Two of my favourite singer-songwriters have returned with albums in the past couple of months. First came a very revved up Ben Harper, still reeling from his relationship woes with Laura Dern, all angry, bluesy and incredibly LOUD. I enjoyed Harper’s ferocity on Give Till It’s Gone, a powerful venting of pent-up frustration with a vaguely therapeutic air about it.
In stark contrast to this comes England Keep My Bones. Frank “Wessex Boy” Turner’s 4th album is so jaunty and upbeat, it’s as if he wrote these songs whilst skipping through the Wessex countryside in a skirt made of grass, daisy-chain bandana wrapped dotingly about his head. And he’s supposed to be the punked up one.
As the album title hints at, Turner has one thing in particular on his mind during these folky meanderings… the island he calls home (although, I’m pretty sure England is not actually an island). On England Keep My Bones, the former Million Dead vocalist has slammed his punk-attitude gauge right down to the ground and given his folk dial a hearty shove to the top, to allow him to celebrate everything he loves about being English. For most people this endeavour would probably take all of 5 minutes but our dear Frank manages to gush for a full 45 minutes on his thriving national pride.
And, overall, I find his passion and fondness for our home nation endearing. At certain soaring moments it actually makes me damn proud to be English. I’m with him every step of the way as he flounces about Britain in Rivers, tracing our “rivers from the cities to the seas”, and then connect with him 100% on the sweetly nostalgic trip to where he grew up in Wessex Boy. And I fucking love the Town-Crier “here-yee here-yees” on I Still Believe. How quintessentially English, what what what?
He sounds like a much more settled, less edgy, Turner on this album, at ease with the point in life he’s reached and keen to enthuse on the bumpy ride that got him this far. His earnestness has always been his finest characteristic and I find it refreshing to hear him content for once.
HOWEVER… I do have my gripes. This review ain’t a somewhat average 6.5 for nothing. Rather paradoxically, it is his very earnestness that draws the gripes out of me over the course of this album. This is because, mixed in with Turner’s worshiping of all things English are some blatant, and rather too clichéd, motivational sermons on making the most of yourself, on getting off your arse, going out there and bloody well succeeding in your life. Lead single Peggy Sang The Blues is a prime example: “And Peggy sang, it doesn’t matter where you come from, it matters where you go!” wails the chorus. And on I Still Believe, where “rock n roll saves us all”, anyone can take the stage and “make miracles on minimum wage”. Sometimes he just gets a tad too self-righteous, a tad too in your face with his fervent preachyness. It almost makes me want to say bollocks to it all, and go running off celebrating my Englishness with the Sex Pistols.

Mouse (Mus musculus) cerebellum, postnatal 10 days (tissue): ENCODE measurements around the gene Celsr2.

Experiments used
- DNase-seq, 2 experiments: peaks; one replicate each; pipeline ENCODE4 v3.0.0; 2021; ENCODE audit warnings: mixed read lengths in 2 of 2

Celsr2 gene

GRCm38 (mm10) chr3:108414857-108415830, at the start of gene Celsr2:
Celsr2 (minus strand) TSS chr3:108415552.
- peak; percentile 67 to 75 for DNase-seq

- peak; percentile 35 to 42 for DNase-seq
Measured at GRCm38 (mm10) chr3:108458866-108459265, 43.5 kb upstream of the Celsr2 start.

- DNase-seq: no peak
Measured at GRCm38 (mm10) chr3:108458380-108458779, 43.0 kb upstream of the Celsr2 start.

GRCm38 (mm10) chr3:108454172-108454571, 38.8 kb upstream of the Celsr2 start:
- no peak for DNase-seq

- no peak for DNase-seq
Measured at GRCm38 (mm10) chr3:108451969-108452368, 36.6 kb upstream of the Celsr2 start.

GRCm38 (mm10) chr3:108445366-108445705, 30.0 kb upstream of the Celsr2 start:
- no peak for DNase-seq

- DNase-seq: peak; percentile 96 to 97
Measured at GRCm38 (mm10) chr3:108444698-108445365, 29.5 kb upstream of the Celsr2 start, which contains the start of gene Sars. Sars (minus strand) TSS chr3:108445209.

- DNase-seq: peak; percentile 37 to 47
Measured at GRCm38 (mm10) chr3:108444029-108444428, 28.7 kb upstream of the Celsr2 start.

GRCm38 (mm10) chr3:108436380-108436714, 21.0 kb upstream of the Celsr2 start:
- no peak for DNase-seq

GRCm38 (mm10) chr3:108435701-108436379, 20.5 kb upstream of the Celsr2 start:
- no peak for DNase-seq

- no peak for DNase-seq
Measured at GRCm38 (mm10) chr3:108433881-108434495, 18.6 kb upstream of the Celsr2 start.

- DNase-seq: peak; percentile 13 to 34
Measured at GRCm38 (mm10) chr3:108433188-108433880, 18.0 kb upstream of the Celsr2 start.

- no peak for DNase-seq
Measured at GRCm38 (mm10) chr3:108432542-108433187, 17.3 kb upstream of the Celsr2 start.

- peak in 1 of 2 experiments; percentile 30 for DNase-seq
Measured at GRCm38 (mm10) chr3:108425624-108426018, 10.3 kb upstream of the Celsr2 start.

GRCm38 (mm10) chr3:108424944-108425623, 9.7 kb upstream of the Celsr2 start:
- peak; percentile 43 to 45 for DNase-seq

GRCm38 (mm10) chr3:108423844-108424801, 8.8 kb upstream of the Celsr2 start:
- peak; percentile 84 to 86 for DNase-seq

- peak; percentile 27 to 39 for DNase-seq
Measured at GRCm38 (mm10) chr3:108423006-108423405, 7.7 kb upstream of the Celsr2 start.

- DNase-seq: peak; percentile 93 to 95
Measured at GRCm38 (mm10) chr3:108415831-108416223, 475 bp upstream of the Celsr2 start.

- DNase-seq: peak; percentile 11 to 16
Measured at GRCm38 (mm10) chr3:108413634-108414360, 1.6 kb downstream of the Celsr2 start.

Ultimately though, I can let him off his corniness every now and again, though I know many will not. Because, clichéd as he may be, you just know he believes wholeheartedly in every single syllable he sings. Which is more than I can say for the clichéd territory Arctic Monkeys are wondering haphazardly down at the moment.
So thank you Frank Turner, for reminding me of the things I need to do this summer, for reminding me that there’s more to being English than miserable 0-0 draws with Algeria and that I’d be a fool not to get out there and make the most of it….. urgh! I nearly threw up just typing out that cheese. Goddamn you Frank!
Ch-Check It Out If You’re Partial To – English folk music; motivational speeches; being English; strolls through the countryside; making the most of yourself; the existential atheist’s point of view on life; Shakespeare; the importance of being earnest
Fantastic Track – Rivers